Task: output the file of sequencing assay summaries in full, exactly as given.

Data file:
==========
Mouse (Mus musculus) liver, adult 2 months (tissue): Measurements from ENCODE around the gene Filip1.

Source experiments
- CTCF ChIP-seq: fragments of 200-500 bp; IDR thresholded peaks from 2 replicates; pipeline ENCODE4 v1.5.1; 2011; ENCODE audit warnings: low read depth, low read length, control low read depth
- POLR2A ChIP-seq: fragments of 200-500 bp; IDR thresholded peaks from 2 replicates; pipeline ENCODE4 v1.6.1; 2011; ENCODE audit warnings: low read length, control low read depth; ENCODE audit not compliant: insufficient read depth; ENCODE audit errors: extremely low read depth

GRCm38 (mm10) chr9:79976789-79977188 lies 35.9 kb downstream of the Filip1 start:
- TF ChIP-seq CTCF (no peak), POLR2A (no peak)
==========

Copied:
Mouse (Mus musculus) liver, adult 2 months (tissue): Measurements from ENCODE around the gene Filip1.

Source experiments
- CTCF ChIP-seq: fragments of 200-500 bp; IDR thresholded peaks from 2 replicates; pipeline ENCODE4 v1.5.1; 2011; ENCODE audit warnings: low read depth, low read length, control low read depth
- POLR2A ChIP-seq: fragments of 200-500 bp; IDR thresholded peaks from 2 replicates; pipeline ENCODE4 v1.6.1; 2011; ENCODE audit warnings: low read length, control low read depth; ENCODE audit not compliant: insufficient read depth; ENCODE audit errors: extremely low read depth

GRCm38 (mm10) chr9:79976789-79977188 lies 35.9 kb downstream of the Filip1 start:
- TF ChIP-seq CTCF (no peak), POLR2A (no peak)